In many people’s minds, the Georgian and the Regency periods have become associated with an abundance of food and the beginning of a revolution in our relationship with food.
The increased availability of foodstuffs of varied kinds and from different countries (a privilege of the wealthiest, of course), also led to a transformation in the male relationship with cooking, which became both an art and a pastime. A sign of this was the rise, at the turn of the nineteenth century, of the ‘celebrity’ chef (usually French or Italian – the two most influential cuisines at the time), who were requested at the most important European courts to create elaborate and complicated dishes.
It is against this background that the collection of the Georgian menu books held in the Royal Archives can be viewed.
Among the most interesting meals served is the banquet for the coronation of George IV, to which an entire volume is dedicated. It includes drawings showing the guests’ seating plan, as well as a list of the food served and its specific arrangement on the table.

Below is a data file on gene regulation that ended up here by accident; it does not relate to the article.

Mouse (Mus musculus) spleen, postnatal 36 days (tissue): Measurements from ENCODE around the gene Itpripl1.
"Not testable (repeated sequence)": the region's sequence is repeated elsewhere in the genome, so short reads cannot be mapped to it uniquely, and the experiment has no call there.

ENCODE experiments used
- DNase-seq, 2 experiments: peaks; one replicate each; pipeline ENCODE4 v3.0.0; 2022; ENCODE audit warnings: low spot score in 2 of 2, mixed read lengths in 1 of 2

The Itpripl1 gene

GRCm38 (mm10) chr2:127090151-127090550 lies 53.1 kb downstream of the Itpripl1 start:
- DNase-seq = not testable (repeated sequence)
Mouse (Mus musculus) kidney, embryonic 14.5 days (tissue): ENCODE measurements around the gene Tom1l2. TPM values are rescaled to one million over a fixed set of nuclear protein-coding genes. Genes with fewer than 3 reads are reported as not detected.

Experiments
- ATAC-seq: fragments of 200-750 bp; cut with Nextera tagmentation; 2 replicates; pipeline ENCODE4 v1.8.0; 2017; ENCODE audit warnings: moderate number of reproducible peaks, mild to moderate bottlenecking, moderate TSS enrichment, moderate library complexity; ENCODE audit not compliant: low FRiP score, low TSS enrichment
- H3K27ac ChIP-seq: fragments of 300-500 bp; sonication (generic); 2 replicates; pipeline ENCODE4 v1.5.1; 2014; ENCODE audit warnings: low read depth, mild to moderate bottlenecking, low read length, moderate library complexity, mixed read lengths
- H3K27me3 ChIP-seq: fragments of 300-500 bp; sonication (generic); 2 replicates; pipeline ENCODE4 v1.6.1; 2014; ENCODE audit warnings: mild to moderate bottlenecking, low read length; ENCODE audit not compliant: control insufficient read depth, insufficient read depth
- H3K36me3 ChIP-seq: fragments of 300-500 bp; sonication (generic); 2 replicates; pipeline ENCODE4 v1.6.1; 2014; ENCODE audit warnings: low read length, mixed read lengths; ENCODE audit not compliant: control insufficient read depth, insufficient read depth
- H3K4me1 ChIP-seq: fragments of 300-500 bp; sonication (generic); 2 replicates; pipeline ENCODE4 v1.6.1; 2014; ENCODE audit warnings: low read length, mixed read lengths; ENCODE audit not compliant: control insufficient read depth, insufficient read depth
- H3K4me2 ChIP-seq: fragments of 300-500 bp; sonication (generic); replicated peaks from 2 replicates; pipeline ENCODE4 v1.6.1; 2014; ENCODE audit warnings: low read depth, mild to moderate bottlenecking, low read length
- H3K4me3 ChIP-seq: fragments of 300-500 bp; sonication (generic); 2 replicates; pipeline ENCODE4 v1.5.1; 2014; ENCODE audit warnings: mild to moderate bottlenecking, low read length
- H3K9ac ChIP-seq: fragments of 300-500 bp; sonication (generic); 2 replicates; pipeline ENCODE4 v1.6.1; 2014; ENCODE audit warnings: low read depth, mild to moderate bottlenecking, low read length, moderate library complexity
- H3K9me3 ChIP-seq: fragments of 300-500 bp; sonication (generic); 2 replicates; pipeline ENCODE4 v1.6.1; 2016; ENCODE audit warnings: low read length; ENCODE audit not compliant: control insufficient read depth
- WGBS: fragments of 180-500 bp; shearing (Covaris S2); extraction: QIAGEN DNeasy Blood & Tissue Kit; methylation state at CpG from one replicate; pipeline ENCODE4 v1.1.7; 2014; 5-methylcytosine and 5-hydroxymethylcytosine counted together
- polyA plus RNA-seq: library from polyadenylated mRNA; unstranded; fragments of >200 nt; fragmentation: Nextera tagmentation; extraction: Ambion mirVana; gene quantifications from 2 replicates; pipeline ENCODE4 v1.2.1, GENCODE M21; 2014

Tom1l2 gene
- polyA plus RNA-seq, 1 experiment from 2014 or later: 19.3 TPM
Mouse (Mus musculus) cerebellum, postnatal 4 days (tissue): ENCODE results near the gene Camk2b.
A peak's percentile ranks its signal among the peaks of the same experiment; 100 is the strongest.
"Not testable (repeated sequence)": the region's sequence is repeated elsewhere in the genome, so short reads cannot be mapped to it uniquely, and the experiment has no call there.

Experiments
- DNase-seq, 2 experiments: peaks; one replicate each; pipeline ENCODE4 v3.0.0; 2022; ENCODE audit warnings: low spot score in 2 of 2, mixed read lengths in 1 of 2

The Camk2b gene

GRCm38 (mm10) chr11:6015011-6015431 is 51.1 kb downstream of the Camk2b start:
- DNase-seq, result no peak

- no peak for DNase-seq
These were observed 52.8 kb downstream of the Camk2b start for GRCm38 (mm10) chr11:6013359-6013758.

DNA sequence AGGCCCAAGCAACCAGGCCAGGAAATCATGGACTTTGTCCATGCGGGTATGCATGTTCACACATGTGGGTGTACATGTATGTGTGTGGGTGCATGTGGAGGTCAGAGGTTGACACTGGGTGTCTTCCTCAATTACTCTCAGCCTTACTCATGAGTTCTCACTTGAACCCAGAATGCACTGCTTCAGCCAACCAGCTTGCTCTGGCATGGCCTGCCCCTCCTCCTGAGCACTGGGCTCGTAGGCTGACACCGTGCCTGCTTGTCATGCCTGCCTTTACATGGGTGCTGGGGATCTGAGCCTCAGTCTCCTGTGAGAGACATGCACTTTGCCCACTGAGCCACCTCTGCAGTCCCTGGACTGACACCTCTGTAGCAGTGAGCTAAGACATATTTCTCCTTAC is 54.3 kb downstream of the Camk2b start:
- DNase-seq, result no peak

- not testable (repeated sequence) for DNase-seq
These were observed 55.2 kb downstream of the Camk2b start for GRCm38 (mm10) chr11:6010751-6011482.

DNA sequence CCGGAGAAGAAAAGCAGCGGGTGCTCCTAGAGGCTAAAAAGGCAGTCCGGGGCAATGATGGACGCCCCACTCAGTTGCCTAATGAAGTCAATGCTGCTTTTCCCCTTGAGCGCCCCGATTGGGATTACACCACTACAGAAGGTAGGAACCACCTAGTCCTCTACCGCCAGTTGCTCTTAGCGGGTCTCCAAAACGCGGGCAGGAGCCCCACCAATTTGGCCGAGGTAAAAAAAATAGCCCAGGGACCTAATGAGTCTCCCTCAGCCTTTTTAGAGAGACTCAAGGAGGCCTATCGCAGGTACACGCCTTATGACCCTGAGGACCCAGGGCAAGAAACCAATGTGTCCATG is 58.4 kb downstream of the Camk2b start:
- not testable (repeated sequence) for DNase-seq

Cooking became an art that royal families all over Europe displayed at their tables. The best chefs were employed in the royal kitchens, however in the menu books we just get a glimpse of this for, unfortunately, their names are not recorded with the same consistency as their dishes. Some menus are attributed to particular chefs including Amant (sometimes spelt Amand) Wilmet [Cook], Peter Crepin [Master Cook of Kitchen] and even the famous Marie Antoine Carême, probably the first internationally acclaimed chef.
Other interesting annotatations in several of these volumes include ‘Pitcher meat’, given to servants on days of celebration in the royal family, mince pies and plum broth, given for Christmas and New Year’s Day, general accounts of meat and fish consumed, game received by the royal kitchen and its provenance.